The petition makes little sense if one thinks of one role of a college—including a Christian college—as exposing students to competing ideas and theories about race. It makes far more sense if you’re convinced that CRT is a threat to American Christianity. In that context even the very few listed examples of alleged CRT can’t be permitted at the school. 

There’s an entire cottage industry of Christian voices who relentlessly police American evangelicalism for evidence of “wokeism” or “CRT,” and the definition of both concepts is almost impossibly broad. Do you believe systemic racism exists? That’s CRT. Do you believe in institutional responsibility to correct the consequences of historic oppression? That’s CRT. 

Immense damage is being done. Centuries of American racism warped and distorted our society in countless ways. And while we’ve made tremendous progress in creating a more just society, the effects of slavery and Jim Crow—and the lingering reality of existing racism—present our nation (and the church) with a profound and complicated challenge.

This is the exact wrong time to close Christian hearts and minds to thoughtful voices, including thoughtful voices who offer new approaches to our understandings of race and justice in the United States. You don’t have to agree. You can and should dissent when you sincerely believe ideas are wrong. But when activists shout “CRT” about ideas they don’t like, they’re not defending the faith, they’re often trying to block you from perspectives that Christian believers need to hear.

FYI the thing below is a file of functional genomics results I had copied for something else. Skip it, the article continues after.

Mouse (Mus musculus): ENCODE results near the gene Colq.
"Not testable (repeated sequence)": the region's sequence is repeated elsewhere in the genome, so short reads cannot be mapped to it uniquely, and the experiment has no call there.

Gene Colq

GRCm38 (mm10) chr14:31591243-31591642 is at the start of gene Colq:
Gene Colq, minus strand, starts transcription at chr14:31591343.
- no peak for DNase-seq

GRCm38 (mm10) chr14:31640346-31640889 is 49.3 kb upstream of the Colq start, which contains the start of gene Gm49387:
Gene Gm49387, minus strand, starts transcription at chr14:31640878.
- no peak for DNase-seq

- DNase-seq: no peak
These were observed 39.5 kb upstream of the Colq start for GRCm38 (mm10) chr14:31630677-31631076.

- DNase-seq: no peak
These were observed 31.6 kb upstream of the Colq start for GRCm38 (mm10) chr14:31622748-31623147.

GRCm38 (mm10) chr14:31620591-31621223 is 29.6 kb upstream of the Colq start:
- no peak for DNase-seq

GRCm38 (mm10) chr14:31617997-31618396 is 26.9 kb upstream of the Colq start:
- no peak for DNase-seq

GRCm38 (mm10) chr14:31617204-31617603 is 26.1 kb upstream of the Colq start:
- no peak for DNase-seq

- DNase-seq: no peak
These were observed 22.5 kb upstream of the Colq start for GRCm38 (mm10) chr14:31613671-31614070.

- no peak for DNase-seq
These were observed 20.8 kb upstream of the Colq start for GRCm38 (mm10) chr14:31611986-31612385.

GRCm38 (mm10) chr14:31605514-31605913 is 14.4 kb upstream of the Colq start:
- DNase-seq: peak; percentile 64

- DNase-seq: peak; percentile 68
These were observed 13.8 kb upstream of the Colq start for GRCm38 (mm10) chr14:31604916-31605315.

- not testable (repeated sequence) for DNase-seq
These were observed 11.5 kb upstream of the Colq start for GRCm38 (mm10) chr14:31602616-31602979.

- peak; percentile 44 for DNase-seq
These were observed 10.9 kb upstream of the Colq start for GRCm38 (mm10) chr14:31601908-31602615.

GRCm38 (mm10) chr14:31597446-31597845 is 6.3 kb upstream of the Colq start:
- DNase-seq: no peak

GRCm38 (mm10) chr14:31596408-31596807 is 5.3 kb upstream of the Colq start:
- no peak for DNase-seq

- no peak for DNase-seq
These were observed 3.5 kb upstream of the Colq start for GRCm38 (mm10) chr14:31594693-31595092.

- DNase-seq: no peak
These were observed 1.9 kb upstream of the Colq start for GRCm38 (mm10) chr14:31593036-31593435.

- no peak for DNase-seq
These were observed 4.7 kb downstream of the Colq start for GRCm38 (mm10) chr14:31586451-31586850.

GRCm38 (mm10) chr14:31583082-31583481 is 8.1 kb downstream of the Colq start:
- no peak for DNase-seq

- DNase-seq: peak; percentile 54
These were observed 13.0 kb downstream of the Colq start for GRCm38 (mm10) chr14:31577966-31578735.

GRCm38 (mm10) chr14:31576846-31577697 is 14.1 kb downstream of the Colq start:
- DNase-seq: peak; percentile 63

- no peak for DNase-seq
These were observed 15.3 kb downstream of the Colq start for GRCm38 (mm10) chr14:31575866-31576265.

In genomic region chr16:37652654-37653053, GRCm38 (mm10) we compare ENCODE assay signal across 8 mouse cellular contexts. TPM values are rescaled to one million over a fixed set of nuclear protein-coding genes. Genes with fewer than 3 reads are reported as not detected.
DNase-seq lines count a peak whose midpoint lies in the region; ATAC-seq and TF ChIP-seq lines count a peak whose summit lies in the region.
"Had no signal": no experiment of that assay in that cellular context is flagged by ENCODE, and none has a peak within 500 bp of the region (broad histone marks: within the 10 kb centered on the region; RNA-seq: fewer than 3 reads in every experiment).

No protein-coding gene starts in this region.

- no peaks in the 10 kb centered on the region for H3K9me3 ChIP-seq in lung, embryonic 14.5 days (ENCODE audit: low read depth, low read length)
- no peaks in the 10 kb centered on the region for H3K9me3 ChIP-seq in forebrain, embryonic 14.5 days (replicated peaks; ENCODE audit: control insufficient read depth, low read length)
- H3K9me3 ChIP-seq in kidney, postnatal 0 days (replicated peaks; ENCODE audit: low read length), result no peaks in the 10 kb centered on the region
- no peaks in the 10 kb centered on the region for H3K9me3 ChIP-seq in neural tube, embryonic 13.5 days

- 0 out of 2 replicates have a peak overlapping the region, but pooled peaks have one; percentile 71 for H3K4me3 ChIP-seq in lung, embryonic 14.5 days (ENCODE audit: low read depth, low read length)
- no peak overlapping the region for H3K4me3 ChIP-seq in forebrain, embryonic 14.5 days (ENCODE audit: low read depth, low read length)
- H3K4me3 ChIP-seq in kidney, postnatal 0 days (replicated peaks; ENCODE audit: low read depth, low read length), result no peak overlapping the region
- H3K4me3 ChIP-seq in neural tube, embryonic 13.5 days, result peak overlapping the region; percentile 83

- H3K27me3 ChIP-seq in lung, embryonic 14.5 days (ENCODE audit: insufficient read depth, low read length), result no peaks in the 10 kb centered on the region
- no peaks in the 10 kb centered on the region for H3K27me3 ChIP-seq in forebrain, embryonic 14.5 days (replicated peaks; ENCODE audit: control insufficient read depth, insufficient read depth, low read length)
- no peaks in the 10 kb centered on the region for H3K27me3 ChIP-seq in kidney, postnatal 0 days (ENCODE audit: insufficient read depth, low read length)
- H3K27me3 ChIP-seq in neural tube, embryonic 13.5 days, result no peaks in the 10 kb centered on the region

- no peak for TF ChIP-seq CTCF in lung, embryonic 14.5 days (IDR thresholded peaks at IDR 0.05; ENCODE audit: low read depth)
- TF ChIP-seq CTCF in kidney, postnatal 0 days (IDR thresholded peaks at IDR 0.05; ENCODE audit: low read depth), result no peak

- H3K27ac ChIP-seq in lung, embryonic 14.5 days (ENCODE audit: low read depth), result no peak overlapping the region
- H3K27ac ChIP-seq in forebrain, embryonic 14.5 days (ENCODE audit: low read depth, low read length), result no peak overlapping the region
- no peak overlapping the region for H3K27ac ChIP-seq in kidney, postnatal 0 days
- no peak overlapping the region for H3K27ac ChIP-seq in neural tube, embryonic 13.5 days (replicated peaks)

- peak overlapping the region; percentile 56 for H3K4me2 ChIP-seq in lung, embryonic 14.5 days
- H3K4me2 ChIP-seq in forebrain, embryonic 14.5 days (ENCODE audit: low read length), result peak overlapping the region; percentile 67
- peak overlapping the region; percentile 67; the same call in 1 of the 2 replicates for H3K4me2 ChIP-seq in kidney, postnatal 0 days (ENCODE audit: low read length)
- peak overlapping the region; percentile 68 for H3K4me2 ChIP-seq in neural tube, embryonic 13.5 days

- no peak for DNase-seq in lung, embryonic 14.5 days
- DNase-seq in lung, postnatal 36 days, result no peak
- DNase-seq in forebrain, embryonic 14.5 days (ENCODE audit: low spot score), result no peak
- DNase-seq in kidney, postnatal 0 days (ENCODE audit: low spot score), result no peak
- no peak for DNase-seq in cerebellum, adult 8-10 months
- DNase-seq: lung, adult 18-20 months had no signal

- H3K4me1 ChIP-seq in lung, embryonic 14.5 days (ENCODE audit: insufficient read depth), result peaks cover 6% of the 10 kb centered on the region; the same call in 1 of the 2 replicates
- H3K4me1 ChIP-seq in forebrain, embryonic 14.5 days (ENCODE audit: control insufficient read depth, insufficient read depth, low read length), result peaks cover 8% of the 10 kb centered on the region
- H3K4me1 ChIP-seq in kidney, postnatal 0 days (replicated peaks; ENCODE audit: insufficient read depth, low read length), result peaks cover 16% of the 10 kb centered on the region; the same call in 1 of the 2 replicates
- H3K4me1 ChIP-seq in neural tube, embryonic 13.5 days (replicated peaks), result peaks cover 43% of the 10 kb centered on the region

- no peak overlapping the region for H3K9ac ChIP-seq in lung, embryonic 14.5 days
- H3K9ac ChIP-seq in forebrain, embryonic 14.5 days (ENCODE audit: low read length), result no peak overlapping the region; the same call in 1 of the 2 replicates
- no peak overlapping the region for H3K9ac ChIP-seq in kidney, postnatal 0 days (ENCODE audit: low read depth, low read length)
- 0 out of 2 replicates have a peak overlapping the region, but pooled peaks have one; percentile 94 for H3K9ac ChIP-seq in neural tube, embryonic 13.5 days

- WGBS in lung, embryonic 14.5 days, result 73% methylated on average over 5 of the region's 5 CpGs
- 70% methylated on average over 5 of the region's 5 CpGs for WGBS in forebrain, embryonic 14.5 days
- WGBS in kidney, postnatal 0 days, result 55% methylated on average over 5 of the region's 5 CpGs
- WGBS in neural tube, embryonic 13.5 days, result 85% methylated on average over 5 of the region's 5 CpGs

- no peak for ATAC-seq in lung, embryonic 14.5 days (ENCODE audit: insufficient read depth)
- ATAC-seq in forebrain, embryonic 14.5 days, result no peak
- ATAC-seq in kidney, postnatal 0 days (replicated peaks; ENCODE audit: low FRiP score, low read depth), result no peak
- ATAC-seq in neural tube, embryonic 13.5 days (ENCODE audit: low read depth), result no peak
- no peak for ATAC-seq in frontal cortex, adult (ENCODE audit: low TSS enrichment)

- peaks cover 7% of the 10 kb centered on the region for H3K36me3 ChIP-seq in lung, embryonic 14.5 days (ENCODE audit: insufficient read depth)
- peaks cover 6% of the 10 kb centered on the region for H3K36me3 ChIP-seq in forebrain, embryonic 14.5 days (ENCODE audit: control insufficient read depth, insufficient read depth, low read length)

One more thing …

After an avalanche of thoughtful listener comments about fundamentalism, Curtis and I returned to the topic in this week’s Good Faith podcast. And this time we paid close to attention to how fundamentalism forms. It’s a great discussion about how our human nature can push us towards intolerance, especially when we surround ourselves with people of like mind. 

One last thing …

A friend sent this to me, and I thought it was incredibly touching. On the streets of one of the most secular cities in the world, Ukrainian Christians sang a prayer for their country. Their expression of faith and hope inspired me, and I hope it inspires you: 

Correction, April 10: I originally identified Shenvi and Sawyer’s Gospel Coalition essay as specifically addressing “CRT.” It addresses “critical theory,” a broader concept that encompasses CRT but also other forms of critical social theories, including theories addressing gender and sexuality. I apologize for the error.

David French is a columnist for the New York Times. He’s a former senior editor of The Dispatch. He’s the author most recently of Divided We Fall: America's Secession Threat and How to Restore Our Nation.